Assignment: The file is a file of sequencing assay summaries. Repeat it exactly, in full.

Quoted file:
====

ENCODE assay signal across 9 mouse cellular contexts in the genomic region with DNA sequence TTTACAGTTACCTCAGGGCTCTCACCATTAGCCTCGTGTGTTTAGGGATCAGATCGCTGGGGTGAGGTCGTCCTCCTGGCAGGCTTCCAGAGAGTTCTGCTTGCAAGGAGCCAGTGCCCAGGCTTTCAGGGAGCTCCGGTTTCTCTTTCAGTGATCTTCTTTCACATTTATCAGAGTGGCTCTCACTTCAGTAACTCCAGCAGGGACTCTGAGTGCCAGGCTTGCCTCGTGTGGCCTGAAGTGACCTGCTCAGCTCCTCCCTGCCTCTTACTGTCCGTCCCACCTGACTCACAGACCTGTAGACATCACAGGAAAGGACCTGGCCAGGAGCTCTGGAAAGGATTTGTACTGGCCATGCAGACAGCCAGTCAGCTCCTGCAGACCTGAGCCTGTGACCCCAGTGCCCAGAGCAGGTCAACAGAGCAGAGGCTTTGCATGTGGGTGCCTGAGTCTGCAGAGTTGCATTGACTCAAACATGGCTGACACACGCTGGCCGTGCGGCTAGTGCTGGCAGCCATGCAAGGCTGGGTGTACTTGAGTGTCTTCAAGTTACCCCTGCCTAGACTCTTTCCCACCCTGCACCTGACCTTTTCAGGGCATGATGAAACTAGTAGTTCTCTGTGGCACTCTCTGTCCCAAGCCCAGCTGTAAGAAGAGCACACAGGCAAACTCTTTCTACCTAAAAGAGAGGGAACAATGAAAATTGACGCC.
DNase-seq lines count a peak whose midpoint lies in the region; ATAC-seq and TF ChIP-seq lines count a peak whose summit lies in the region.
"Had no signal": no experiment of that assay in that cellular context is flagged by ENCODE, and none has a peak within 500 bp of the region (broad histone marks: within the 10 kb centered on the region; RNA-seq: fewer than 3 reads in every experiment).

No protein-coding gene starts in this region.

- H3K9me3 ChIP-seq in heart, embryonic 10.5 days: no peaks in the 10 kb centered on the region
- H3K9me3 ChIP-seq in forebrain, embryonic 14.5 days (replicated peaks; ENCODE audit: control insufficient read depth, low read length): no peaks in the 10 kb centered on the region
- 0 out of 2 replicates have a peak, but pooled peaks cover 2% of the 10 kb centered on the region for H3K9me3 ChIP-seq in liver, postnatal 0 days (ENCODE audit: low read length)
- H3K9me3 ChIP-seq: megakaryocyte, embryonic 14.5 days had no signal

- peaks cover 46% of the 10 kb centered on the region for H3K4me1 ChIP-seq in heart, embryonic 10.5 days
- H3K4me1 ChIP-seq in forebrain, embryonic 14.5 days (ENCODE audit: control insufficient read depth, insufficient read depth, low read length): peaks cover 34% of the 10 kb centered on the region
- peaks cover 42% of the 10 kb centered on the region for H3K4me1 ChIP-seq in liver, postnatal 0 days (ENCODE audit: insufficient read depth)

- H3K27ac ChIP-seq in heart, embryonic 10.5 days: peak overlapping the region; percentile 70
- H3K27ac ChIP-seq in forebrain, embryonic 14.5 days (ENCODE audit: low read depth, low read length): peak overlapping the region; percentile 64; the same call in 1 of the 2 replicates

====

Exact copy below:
ENCODE assay signal across 9 mouse cellular contexts in the genomic region with DNA sequence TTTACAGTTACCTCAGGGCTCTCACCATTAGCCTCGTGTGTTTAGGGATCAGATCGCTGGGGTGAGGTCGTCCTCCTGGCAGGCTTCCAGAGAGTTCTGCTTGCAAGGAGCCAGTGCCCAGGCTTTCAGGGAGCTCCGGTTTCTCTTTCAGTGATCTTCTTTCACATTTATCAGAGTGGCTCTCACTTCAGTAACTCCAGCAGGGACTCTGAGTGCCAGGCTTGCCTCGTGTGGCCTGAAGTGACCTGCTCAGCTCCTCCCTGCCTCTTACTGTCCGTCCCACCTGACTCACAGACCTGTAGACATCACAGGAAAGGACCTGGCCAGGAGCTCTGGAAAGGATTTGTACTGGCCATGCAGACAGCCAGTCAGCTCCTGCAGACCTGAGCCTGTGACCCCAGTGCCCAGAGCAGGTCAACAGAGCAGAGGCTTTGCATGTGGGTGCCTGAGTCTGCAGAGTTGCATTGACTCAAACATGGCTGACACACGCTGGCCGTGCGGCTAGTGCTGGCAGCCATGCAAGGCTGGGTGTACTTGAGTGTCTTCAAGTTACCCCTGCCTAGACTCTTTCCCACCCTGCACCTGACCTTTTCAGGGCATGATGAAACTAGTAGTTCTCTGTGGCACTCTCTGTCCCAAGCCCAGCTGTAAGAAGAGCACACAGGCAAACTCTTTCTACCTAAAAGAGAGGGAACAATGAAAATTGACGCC.
DNase-seq lines count a peak whose midpoint lies in the region; ATAC-seq and TF ChIP-seq lines count a peak whose summit lies in the region.
"Had no signal": no experiment of that assay in that cellular context is flagged by ENCODE, and none has a peak within 500 bp of the region (broad histone marks: within the 10 kb centered on the region; RNA-seq: fewer than 3 reads in every experiment).

No protein-coding gene starts in this region.

- H3K9me3 ChIP-seq in heart, embryonic 10.5 days: no peaks in the 10 kb centered on the region
- H3K9me3 ChIP-seq in forebrain, embryonic 14.5 days (replicated peaks; ENCODE audit: control insufficient read depth, low read length): no peaks in the 10 kb centered on the region
- 0 out of 2 replicates have a peak, but pooled peaks cover 2% of the 10 kb centered on the region for H3K9me3 ChIP-seq in liver, postnatal 0 days (ENCODE audit: low read length)
- H3K9me3 ChIP-seq: megakaryocyte, embryonic 14.5 days had no signal

- peaks cover 46% of the 10 kb centered on the region for H3K4me1 ChIP-seq in heart, embryonic 10.5 days
- H3K4me1 ChIP-seq in forebrain, embryonic 14.5 days (ENCODE audit: control insufficient read depth, insufficient read depth, low read length): peaks cover 34% of the 10 kb centered on the region
- peaks cover 42% of the 10 kb centered on the region for H3K4me1 ChIP-seq in liver, postnatal 0 days (ENCODE audit: insufficient read depth)

- H3K27ac ChIP-seq in heart, embryonic 10.5 days: peak overlapping the region; percentile 70
- H3K27ac ChIP-seq in forebrain, embryonic 14.5 days (ENCODE audit: low read depth, low read length): peak overlapping the region; percentile 64; the same call in 1 of the 2 replicates